KENT ISLAND -- Two young swimmers, both Floridians living in the Washington area, led a field of 555 entrants to win top honors yesterday in the 1995 Great Chesapeake Bay Swim.
Bambi Bowman, 21, swam the 4.4 miles across the bay in 1 hour, 34 minutes, 12 seconds to claim the women's title. The Sarasota, Fla., native, who swims for George Washington University in Washington, didn't even look out of breath as she walked onto the beach near Hemingway's Restaurant. She was the fifth swimmer to finish the course.
Equally nonchalant was the top men's contestant, Chris Derks, 25, a native of Miami who recently finished a master's program in forensic science at George Washington University. Mr. Derks, who had returned to swimming after a 4 1/2 -year hiatus, finished the open-water swim in 1 hour, 32 minutes, 6 seconds.
"It's a nice precursor for the 25K U.S. Nationals in Atlanta, the qualifier for the Pan Am games," said Mr. Derks as he accepted the congratulations of other swimmers.
The two winners are coached by George Washington's John Flanagan, who was on the support staff for the event. Mr. Flanagan accurately predicted the winners as he paddled a kayak out to the race start.
"He's always really confident, and I think it rubs off on us," said a smiling Miss Bowman after the race.
Smiles, some more gasping than others, were a staple at the event, as swimmer after swimmer stepped onto the beach. The swim, a March of Dimes fund-raiser that garnered more than $20,000, drew contestants whose ages ranged from midteens to mid-60s, and all but 30 finished the course.
Those who did not had plenty of help: the Chesapeake Paddlers Club had 45 kayakers in the water to keep the swimmers on course as they swam diagonally off the beach at Sandy Point State Park, then between the two spans of the Bay Bridge before veering off again to finish on Kent Island.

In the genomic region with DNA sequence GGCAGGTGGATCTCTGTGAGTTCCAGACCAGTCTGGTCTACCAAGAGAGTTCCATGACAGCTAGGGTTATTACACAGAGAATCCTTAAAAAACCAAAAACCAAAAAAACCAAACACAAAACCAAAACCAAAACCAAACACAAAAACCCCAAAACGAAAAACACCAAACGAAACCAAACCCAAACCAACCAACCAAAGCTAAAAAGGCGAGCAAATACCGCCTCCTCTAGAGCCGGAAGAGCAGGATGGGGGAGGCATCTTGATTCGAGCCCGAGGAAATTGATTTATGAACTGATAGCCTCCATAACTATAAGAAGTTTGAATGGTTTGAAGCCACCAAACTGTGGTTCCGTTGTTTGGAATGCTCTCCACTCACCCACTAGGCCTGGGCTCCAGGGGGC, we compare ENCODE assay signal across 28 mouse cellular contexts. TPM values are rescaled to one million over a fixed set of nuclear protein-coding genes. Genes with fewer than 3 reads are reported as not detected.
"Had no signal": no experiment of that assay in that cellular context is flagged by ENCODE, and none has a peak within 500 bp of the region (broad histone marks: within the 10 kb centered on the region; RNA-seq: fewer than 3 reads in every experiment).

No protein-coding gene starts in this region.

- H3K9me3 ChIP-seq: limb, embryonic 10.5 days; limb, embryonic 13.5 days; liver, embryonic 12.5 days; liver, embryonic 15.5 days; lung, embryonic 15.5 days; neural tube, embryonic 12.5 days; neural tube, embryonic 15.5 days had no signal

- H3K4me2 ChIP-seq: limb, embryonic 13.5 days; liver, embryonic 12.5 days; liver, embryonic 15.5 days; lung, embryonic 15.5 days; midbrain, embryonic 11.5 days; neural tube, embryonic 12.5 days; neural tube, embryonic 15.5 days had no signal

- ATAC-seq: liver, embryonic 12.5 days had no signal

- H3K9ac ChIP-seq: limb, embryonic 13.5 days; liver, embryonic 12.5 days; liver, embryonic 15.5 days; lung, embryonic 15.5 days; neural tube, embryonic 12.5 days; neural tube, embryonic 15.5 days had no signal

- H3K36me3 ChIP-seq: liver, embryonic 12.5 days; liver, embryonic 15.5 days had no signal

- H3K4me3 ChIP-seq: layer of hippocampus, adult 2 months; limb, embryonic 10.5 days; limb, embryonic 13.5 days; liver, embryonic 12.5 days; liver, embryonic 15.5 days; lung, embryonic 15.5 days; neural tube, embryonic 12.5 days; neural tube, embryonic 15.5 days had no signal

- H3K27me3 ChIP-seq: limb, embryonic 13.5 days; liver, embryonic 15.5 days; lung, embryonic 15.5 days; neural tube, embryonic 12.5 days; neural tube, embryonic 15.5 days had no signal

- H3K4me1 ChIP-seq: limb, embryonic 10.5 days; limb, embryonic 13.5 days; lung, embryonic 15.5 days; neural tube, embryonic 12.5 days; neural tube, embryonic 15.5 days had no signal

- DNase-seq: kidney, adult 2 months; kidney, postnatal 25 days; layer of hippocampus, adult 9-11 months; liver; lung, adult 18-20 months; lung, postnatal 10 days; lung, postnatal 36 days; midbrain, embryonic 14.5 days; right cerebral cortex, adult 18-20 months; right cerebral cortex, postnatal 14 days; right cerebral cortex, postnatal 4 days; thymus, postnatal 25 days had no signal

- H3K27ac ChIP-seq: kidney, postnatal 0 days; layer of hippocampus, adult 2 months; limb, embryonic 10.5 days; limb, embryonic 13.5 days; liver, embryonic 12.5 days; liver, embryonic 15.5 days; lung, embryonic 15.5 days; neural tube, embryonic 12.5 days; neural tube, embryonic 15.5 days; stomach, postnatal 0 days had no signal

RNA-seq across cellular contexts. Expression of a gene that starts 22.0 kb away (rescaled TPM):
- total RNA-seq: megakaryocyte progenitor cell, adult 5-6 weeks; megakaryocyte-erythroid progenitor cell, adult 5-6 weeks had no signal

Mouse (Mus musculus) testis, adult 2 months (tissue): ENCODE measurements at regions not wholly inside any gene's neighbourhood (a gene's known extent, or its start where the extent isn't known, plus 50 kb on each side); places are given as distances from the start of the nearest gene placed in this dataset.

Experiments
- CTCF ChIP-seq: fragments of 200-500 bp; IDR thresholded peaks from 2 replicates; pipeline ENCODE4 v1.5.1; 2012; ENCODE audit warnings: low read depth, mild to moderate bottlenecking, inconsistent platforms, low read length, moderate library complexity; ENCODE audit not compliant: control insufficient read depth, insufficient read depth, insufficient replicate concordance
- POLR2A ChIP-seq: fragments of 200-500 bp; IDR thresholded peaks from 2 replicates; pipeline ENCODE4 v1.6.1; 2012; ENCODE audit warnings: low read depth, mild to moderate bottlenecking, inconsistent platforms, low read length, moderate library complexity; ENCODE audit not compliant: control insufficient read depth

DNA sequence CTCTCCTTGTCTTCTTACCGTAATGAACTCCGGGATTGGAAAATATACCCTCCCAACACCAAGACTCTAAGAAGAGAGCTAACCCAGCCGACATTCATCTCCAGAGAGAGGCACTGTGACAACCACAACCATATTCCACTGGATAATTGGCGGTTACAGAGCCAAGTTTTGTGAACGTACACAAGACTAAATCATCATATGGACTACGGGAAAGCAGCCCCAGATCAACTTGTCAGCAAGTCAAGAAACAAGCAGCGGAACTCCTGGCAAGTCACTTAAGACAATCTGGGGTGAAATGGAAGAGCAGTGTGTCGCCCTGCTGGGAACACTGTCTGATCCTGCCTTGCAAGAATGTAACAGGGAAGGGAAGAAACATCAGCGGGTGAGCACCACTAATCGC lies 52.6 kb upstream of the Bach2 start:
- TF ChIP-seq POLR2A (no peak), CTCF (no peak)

Beyond the kayakers was a line of boats operated by the Chesapeake Bay Power Boat Association, with the Coast Guard, area paramedics and firefighters, and the members of the Boston Whalers Club, who were in the water to make sure no swimmers got hurt.
Support also came from the National Oceanic and Atmospheric Administration.
"We're trying to use the best technology in NOAA," explained M. Elizabeth Gillelan, chief of the agency's Chesapeake Bay office. She and several staff members were on hand for the event, getting up-to-the-minute weather and tide information as the race began at 1 p.m.
As the swimmers approached the beach, relatives and friends cheered them on for the last 100 yards.
One of the most jubilant swimmers was the last one out of the water.
Ed Jones of Baltimore looked tired as he made his way up the ramp toward his family.
"Way to go, Dad!" said his daughter and fellow contestant, Kaitlyn Jones. "You made it!"
Mr. Jones, 61, and his daughter, 28, had trained together for the race. She finished in 1 hour, 45 minutes; he finished in 3 hours, 25 minutes.
"He made it!" said Ms. Jones. "Good going, Dad. You did it!"
Her father was too breathless to answer right away, but his smile told the story: He was as pleased as she was.